Cults or mere Abusive groups?

by Amazing 10 Replies latest jw friends

  • Amazing

    Defining what a cult is, is difficult. Similarly, in science, there is no established definition for what a weed is; at least I have found none. There is no clear-cut way to separate and define a weed from other non-weed plant life by logical methods. The best definition I ever heard as to defining a weed, is simply a plant that you do not like. Likewise, a 'Cult'can just as easily be a religion or any group that we do not like. One person's cult is another person's most lofty and holy way to worship and serve God or society.

    Cults, nevertheless, like weeds, are recognized instinctively by most of the people. They just know one when they see one. Weeds and cults grow where not cultivated by normal people. Weeds and cults kill off other plants we like. Weeds are usually ugly and Cults have unpleasant features. Weeds often have prickles that sting. Cults often have rules and behavior that is harmful. Farmers can tell you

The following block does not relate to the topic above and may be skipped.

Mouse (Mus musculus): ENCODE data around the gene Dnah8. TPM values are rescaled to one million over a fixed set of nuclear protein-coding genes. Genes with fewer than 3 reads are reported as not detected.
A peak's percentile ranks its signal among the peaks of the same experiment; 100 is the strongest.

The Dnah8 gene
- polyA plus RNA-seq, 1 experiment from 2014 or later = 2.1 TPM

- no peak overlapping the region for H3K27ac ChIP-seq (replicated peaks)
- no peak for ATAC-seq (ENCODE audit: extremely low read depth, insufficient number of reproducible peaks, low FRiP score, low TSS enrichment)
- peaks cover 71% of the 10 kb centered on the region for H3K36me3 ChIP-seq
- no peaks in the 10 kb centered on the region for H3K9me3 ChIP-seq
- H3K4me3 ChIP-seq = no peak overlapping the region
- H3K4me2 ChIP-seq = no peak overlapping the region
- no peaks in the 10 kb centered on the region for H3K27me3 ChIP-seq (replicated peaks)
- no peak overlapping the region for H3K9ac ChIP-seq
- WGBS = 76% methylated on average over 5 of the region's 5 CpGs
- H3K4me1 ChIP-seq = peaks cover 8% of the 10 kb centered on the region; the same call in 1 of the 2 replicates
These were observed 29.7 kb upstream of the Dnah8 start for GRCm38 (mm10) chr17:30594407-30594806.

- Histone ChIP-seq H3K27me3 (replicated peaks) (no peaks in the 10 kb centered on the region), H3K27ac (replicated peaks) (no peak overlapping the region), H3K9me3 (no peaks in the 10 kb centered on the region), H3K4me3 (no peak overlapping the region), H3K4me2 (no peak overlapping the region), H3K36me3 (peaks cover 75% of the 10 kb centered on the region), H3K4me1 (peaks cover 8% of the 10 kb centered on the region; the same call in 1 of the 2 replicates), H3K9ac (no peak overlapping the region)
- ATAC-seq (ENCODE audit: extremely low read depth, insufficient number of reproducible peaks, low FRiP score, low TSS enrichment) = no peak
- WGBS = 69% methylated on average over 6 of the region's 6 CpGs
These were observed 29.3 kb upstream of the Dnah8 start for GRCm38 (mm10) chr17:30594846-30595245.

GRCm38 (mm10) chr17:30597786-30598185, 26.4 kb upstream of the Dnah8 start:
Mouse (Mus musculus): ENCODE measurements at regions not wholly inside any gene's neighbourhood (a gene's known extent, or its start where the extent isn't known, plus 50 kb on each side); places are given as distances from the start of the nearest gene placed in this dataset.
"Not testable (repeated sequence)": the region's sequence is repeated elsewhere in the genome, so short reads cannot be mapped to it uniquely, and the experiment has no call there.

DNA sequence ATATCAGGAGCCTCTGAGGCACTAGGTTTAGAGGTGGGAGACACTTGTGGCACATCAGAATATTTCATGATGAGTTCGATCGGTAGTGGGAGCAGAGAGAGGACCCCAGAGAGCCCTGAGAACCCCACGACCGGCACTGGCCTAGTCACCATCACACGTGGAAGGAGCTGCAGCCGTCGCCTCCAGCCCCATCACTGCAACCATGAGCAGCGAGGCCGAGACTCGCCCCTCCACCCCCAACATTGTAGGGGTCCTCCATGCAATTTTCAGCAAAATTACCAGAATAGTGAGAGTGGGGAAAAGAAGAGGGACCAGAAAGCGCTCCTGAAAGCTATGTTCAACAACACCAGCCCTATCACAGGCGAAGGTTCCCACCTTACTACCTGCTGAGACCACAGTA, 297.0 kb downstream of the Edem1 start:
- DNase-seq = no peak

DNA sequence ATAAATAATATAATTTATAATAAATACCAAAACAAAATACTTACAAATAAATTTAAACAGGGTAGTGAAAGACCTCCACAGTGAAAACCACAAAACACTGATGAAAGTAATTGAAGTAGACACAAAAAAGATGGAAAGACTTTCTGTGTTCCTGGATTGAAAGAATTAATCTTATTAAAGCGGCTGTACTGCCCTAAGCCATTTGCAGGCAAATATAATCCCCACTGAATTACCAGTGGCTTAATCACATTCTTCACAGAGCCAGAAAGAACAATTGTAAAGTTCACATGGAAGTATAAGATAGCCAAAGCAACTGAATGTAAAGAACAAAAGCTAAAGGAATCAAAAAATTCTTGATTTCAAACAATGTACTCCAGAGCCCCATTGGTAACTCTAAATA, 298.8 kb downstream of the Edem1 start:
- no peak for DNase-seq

all about broad leaf weeds that harm their crops that eventually become our food. Homeowners can tell you all about dandelions that ruin otherwise beautiful Kentucky Bluegrass lawns. Ex-cult members can often talk at length about ruined lives.

    In America, a 'Cult' is usually understood to be an abusive environment where the leaders teach weird and often harmful doctrines; and where the minds of the believers are controlled. In some countries a 'Cult' is any group the government does not like, and the government may elect to take repressive measures.

    My best definition of a cult is: "Any situation, be it government, religion, business, social clubs, organized crime, dictatorships, etc., where power and authority is concentrated and centralized in a few or maybe just one person. The power they wield is all-controlling, and often corrupts the leaders into believing that they have some claim, be it education, experience, superior mentality, or divine right to rule over those who follow them or those who are forced to live under their system. Cults lack the presence of an appropriate system of checka and balances to protect the many from corruption and abuse."